Six Punk Bands We Don't Need To Talk About Anymore
3. Green Day
Around three years ago, I went to see a therapist because I hated my job and my life. Although I would realize later that the key to staying alive is being busy and having low expectations, a conversation that occurred in therapy still bothers me to this day. Here's a rough transcript:
Drew: I'm in a punk band.
Therapist: What is punk?
Drew: It's like, loud and fast, aggressive music.
Therapist: Is Jay Z punk?
Drew: No, Jay Z is rap. Have you heard of the Ramones?
Therapist: No. Is Beyonce rap?
Drew: No. Have you heard of...uh...Nirvana? (dumbing it down, so hard)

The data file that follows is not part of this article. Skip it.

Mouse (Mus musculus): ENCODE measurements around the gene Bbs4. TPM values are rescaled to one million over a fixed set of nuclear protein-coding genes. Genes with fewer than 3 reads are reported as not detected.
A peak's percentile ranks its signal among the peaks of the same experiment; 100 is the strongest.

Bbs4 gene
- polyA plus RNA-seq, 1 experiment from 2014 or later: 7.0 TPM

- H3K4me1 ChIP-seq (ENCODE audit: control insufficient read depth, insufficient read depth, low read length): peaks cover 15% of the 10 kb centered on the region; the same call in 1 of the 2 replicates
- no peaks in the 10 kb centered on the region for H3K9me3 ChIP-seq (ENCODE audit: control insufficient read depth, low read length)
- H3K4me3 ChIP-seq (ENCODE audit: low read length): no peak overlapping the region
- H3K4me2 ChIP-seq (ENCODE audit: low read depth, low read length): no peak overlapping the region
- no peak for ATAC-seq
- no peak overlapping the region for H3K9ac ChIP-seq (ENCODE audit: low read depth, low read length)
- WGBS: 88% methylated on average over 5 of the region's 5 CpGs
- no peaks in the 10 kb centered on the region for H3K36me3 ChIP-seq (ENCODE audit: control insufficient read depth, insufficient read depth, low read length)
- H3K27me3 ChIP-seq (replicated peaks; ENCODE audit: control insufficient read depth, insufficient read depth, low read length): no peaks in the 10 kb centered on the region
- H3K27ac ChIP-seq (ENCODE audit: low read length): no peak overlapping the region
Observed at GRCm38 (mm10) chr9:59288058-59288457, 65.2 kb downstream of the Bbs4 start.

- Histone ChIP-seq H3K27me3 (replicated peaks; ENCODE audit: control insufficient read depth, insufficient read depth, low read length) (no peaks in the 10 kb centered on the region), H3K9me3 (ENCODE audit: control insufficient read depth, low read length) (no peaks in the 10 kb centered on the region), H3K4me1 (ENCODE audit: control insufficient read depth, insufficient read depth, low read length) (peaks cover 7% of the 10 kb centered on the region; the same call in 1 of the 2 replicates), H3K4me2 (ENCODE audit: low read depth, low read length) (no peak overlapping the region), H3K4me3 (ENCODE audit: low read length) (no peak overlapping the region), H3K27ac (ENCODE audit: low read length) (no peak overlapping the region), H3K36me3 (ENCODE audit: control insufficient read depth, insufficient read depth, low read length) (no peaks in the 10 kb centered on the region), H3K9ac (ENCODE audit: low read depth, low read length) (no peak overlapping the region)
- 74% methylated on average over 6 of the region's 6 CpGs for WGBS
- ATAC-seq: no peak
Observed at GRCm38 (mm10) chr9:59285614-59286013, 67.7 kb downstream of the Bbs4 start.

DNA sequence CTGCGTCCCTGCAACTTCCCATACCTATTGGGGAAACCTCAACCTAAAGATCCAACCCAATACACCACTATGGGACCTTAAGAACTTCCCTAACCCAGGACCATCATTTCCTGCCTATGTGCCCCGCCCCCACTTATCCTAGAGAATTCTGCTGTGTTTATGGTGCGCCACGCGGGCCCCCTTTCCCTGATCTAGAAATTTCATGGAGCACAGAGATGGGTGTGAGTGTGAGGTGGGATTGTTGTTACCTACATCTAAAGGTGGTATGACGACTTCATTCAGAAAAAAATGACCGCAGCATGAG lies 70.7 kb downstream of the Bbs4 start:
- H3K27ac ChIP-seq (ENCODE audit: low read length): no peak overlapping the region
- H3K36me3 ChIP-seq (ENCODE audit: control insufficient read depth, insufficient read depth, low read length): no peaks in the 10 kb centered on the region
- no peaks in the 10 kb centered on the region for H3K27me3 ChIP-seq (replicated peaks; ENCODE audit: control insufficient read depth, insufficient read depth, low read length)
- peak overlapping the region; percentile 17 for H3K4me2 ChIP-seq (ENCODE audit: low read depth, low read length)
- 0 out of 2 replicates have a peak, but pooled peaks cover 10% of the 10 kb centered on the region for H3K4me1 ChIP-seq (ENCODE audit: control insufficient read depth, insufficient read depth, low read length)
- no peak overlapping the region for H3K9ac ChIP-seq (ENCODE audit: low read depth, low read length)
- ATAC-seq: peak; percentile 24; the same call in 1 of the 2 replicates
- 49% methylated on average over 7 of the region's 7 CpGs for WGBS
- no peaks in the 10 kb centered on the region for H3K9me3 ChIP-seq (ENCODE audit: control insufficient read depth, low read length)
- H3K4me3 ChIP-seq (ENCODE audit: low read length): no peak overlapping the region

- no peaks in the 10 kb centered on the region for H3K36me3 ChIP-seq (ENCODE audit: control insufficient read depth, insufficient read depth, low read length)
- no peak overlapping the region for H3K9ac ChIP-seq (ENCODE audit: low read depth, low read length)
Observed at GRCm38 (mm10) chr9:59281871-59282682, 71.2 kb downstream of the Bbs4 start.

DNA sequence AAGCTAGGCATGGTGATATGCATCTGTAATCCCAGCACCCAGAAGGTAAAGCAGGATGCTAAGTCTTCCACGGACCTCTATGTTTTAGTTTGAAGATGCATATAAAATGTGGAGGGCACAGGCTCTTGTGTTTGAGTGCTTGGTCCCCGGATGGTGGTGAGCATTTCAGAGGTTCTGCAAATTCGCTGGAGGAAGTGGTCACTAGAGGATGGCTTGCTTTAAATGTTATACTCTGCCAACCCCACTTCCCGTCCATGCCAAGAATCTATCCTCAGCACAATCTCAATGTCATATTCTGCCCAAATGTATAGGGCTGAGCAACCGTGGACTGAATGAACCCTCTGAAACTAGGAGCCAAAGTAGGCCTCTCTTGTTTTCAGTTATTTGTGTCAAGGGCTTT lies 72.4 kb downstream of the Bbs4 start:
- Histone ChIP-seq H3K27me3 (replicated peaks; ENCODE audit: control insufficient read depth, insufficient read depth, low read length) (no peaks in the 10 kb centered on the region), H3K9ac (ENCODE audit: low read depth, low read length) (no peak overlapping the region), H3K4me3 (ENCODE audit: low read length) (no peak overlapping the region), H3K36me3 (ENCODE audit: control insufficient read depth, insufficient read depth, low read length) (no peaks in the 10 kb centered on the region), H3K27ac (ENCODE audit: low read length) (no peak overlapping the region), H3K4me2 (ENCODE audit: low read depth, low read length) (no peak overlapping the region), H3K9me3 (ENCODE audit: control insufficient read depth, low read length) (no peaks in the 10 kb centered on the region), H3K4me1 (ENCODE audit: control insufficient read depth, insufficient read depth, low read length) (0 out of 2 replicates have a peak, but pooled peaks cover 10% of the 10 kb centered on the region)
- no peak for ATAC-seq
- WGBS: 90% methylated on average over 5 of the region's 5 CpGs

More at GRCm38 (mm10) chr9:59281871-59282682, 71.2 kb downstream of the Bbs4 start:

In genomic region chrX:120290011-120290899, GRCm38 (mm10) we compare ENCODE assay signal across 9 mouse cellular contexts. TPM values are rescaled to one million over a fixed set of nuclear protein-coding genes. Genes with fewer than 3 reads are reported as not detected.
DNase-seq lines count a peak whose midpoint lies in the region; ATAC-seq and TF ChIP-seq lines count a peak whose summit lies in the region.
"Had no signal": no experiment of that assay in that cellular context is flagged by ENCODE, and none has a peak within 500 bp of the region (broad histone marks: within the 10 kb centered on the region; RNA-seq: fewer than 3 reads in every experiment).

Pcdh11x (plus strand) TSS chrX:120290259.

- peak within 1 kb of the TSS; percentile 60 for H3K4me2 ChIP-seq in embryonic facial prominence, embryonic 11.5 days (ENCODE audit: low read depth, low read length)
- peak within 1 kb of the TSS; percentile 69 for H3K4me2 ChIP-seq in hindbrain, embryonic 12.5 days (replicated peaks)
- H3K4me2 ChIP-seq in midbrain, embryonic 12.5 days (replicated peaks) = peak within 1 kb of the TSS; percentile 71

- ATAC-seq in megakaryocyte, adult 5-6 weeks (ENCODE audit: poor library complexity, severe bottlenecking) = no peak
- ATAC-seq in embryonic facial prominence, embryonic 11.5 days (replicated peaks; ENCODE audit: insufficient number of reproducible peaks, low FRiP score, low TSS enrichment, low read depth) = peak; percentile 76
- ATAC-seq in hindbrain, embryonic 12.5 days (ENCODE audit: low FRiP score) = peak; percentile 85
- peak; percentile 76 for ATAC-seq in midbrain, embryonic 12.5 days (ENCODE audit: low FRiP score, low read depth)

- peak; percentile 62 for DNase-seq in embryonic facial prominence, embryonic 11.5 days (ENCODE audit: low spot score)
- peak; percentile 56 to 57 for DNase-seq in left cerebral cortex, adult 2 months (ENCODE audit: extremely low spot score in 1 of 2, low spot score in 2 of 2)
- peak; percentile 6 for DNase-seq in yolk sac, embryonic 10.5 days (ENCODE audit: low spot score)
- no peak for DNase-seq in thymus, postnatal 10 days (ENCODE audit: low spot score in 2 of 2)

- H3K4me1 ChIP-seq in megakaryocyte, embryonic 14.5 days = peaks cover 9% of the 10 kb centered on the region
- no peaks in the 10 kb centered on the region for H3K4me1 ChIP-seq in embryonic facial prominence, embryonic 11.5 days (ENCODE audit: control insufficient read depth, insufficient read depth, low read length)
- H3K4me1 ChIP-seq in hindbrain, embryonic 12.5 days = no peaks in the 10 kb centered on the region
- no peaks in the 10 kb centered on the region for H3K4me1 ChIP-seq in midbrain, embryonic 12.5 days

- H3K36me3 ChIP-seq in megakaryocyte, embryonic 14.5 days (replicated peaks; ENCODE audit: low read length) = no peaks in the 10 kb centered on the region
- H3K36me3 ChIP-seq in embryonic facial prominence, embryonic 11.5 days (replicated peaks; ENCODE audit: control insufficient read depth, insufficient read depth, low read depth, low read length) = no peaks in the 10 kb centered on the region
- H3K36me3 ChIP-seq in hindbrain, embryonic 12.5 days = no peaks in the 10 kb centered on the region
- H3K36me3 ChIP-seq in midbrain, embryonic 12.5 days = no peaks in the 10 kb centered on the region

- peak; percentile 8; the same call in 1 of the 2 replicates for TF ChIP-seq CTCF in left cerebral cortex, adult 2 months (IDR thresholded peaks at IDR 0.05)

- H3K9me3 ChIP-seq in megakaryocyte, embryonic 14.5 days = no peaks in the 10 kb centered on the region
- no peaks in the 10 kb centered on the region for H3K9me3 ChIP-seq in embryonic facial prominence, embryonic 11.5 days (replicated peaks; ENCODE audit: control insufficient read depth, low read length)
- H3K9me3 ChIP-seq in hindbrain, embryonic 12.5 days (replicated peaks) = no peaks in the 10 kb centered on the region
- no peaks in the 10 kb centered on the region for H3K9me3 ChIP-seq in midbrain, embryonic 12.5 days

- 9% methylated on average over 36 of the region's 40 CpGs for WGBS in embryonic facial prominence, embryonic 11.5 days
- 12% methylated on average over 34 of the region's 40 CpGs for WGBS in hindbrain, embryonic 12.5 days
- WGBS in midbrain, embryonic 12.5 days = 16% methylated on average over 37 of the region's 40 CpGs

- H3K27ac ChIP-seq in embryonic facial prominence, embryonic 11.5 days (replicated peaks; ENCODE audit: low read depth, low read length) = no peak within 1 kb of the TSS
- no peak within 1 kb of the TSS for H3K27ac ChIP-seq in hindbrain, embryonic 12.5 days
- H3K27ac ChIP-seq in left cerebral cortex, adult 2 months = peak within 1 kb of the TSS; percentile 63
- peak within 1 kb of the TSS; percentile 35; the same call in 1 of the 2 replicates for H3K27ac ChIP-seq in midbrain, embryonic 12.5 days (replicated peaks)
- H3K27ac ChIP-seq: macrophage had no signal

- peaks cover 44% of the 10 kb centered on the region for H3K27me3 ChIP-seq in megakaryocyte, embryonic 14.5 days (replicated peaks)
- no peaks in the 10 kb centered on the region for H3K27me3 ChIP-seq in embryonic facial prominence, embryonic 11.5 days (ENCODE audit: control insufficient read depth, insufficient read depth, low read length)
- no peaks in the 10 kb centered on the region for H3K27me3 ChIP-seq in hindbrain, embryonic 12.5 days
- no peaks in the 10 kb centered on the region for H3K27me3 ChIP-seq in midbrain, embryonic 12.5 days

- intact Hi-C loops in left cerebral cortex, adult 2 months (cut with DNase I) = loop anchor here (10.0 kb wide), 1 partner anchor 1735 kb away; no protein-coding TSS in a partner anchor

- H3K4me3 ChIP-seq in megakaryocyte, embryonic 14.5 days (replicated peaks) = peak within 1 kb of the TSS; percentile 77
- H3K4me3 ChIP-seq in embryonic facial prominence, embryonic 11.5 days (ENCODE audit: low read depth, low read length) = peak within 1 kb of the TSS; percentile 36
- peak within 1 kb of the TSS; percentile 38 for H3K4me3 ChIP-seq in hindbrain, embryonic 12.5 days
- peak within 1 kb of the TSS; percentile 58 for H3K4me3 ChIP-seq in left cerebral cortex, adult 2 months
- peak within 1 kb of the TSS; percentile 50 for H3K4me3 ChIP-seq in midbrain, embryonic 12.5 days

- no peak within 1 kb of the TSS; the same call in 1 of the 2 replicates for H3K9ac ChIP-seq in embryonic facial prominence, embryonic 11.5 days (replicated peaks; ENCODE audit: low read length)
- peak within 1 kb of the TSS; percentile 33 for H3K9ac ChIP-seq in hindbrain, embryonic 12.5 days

Therapist: I don't think so. You'll have to excuse me, I graduated high school in 1977 so I don't know about things like punk.
Drew: ....Uh, OK. Have you heard of Green Day?
Therapist: Are they the ones who sing that, "Wake Me Up When September Ends" song?
Therapist: So Green Day is punk.
Drew: (Long sigh) Yes. Green Day is punk.
See also: Green Day - Barclays Center - 4/7/13
A lot of people got into punk through Rancid. Not me, though. I got into punk through formulaic grindcore, knock-off Swedish d-beat and a drunken Jewish redneck mathematician from Raleigh, North Carolina. Hard to say which is more embarrassing. The reason I got into punk rock through such an unconventional manner is because I saw the video for "Time Bomb" when I was a kid and I absolutely hated it. At my young age, the message of punk seemed all too clear: It was obviously about wearing a shitty hat and skipping around in circles. In keeping, I ignored punk for another seven years.